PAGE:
One of the greatest challenges for a media campaign was that the whiskey category is very competitive, and Powers Whiskey needed a fresh way to ensure it was on the radar screen for consumers.
Knowing its target audience consisted of men who like simple things in life — such as quality time with family and friends, a good pint, and sharing banter in a club — The Irish Times knew traditional advertising wasn’t going to engage them.
This market required content and stories that would draw them in.
The news media company turned to the old advertising campaigns of the 1970s and ‘80s, and found that the ads were more like short stories, capturing a moment in time and fitting in well with the Powers’ brand and its traditional, authentic Irish values.
To emulate those campaigns, The Irish Times decided to let the consumers themselves tell the story of what really matters most in life today.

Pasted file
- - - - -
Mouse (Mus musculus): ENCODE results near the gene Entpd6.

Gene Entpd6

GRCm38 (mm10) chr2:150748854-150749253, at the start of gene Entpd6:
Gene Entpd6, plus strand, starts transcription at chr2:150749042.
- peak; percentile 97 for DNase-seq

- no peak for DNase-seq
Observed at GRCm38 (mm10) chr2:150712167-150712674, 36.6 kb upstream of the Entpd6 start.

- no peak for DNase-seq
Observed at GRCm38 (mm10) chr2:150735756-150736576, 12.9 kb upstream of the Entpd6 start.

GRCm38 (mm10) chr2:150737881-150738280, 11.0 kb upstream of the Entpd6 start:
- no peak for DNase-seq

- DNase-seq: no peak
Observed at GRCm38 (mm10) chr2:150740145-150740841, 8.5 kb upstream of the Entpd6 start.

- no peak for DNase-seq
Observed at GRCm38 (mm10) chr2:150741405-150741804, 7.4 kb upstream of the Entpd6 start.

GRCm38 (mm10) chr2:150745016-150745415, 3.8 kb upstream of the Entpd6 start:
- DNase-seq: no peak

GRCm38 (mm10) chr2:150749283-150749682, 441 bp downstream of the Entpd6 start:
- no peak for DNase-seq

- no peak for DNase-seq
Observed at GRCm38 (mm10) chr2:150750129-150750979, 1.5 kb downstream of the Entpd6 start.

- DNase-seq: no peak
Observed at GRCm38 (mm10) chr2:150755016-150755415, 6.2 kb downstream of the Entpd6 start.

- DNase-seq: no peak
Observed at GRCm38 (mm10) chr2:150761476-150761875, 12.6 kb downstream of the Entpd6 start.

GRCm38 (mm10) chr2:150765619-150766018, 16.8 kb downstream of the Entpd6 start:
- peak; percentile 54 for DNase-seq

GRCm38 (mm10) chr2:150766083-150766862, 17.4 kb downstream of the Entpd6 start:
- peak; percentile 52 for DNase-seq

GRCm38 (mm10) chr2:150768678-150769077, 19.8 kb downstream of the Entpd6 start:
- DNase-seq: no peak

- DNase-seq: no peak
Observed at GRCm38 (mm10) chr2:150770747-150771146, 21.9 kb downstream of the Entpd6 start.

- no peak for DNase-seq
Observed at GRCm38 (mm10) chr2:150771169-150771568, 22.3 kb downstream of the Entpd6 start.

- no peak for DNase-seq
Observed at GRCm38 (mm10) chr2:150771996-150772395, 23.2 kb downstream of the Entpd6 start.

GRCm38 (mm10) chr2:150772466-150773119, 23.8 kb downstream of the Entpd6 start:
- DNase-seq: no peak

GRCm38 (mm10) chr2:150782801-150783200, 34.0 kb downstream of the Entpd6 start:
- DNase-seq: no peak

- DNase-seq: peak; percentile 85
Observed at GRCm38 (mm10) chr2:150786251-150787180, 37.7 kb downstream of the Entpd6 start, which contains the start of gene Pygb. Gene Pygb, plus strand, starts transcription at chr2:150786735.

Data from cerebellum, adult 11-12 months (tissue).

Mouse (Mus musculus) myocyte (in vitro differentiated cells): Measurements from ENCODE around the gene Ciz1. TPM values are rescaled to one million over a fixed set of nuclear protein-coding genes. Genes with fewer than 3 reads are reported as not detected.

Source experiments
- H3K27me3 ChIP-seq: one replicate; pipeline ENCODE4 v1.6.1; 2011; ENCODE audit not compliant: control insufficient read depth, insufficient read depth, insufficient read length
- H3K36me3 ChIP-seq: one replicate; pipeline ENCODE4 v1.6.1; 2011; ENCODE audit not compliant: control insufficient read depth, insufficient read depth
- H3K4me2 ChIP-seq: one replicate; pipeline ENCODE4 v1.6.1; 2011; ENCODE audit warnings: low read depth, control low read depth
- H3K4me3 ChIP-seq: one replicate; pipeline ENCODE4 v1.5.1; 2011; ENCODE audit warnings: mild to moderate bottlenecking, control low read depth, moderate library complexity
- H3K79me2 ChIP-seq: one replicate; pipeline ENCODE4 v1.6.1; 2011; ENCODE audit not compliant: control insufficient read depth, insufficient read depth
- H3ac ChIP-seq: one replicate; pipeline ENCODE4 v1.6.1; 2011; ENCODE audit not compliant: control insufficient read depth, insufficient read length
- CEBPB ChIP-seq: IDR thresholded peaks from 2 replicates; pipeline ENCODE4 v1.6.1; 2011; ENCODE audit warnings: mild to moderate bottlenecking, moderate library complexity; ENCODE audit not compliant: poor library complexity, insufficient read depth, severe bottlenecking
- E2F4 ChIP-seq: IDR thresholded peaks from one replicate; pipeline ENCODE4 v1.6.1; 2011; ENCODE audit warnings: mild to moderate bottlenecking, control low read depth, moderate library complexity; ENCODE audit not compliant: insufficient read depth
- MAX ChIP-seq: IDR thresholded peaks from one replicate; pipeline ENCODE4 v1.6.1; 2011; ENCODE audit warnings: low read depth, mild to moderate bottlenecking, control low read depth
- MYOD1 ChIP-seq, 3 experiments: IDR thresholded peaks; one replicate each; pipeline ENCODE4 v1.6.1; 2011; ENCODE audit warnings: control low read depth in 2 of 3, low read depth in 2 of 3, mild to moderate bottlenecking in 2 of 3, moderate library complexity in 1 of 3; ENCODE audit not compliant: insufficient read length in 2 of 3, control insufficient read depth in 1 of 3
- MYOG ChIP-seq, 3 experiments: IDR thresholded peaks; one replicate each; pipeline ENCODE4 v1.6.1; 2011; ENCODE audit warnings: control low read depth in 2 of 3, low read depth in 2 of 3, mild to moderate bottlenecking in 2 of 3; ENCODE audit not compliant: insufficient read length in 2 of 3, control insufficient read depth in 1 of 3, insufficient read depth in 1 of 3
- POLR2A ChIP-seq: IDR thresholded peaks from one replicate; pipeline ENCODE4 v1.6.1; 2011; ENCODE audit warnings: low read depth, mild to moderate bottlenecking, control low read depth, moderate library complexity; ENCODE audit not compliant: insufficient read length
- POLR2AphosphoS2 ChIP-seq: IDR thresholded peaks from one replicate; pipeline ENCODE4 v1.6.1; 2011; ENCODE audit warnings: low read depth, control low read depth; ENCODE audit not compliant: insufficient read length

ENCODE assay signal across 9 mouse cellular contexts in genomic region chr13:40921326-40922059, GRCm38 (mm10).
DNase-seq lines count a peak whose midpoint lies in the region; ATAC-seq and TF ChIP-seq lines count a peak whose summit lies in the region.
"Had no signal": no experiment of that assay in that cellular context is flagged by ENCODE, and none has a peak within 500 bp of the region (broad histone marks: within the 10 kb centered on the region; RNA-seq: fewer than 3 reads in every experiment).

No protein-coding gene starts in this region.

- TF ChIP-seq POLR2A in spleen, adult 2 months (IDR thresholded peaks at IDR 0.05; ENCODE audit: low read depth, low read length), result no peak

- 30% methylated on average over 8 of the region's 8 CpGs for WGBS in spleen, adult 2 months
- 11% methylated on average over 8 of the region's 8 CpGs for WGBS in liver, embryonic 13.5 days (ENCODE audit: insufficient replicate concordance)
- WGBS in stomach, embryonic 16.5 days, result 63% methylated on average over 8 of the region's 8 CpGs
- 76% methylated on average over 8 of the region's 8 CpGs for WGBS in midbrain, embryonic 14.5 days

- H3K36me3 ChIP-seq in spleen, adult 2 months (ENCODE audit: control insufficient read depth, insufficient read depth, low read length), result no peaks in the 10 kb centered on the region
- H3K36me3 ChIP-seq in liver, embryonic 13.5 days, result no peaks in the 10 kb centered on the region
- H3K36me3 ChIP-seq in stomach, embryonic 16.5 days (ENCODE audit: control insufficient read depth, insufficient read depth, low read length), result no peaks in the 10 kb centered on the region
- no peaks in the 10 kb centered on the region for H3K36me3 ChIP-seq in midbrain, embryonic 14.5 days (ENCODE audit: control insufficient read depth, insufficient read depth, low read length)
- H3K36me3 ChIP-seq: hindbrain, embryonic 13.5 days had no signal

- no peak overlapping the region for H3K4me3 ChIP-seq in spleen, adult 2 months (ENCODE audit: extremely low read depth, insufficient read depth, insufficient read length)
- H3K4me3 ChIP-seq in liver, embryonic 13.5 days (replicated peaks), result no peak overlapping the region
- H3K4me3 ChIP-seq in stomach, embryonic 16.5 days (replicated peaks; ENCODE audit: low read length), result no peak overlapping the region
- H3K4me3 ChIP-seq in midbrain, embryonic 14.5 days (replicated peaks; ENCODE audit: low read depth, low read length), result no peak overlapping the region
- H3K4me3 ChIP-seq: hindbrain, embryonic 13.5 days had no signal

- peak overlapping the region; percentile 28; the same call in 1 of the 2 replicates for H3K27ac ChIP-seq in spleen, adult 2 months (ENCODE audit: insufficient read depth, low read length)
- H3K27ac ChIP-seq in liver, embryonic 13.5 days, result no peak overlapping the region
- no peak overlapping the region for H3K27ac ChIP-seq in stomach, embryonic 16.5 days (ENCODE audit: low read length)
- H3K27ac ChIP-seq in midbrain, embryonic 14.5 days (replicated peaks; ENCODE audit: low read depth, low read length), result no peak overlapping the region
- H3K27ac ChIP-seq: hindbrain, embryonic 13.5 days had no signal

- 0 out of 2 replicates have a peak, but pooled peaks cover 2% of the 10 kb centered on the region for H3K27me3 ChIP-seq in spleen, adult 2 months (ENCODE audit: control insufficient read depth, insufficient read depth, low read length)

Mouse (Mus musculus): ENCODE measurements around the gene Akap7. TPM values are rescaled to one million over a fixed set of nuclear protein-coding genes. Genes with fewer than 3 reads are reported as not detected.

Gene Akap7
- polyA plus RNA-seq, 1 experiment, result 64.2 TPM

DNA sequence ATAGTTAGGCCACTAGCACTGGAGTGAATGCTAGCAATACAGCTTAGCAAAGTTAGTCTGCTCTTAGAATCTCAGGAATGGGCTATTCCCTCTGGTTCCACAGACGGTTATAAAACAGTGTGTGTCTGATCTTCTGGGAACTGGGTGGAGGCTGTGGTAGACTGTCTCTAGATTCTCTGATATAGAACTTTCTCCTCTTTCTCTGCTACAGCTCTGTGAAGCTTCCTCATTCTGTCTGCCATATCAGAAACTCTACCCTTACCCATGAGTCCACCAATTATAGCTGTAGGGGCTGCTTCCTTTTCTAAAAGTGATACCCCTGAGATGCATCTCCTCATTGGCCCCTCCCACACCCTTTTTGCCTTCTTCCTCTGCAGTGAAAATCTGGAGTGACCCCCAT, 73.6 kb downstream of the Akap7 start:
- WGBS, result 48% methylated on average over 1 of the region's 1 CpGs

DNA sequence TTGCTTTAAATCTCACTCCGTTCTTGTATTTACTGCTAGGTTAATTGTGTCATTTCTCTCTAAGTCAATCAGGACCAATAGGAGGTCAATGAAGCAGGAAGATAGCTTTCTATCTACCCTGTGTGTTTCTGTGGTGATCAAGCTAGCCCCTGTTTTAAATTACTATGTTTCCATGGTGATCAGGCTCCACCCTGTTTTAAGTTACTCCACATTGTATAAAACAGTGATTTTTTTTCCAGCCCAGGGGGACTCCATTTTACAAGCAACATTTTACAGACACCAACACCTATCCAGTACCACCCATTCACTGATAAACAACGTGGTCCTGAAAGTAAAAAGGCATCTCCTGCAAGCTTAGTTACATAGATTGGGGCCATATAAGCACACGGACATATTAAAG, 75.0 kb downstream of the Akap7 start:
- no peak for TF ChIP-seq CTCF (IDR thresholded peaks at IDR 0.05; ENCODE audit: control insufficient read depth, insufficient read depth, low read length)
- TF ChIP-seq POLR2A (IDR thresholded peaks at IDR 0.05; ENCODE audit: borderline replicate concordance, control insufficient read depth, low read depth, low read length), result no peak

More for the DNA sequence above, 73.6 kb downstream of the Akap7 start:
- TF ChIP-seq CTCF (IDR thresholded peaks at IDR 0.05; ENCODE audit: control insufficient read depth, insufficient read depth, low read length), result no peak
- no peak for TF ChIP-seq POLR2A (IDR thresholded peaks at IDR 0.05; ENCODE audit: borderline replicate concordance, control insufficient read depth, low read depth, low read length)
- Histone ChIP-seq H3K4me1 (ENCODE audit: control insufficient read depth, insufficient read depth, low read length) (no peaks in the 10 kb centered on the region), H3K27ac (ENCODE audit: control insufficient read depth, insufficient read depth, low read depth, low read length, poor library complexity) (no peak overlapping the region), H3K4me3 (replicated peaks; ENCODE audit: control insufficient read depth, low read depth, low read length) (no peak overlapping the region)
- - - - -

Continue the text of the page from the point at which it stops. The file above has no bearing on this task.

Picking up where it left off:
The news media company launched the 2011 Powers Short Story Competition, encouraging readers to send in short (450 word) stories following the theme of “celebrating what truly matters.” The winning author would receive €10,000 in addition to having their story published.
To bring the campaign to life, The Irish Times utilised print to explain the premise of the stories, while at the same time highlighting the importance and quality of the Powers brand.
The contest attracted more than 3,342 entries — far beyond expectations — and the quantity and quality of entries led The Irish Times to publish a “Powers Short Stories” book, which was sold both online and through retail outlets.
Book sales raised €30,000 for the Irish Hospice Foundation, and because it was so successful, the contest/campaign returned for 2012.
This time around, The Irish Times added digital promotion, including sending out information in the popular “Something For the Weekend” e-mail, posting the competition on The Irish Times Facebook page and tweeting about it. A dedicated blog was used to announce the 10 finalists, post stories, and ultimately announce the winner.
For the second year, the competition drew more than 4,200 entries, thanks in part to the increased exposure from digital.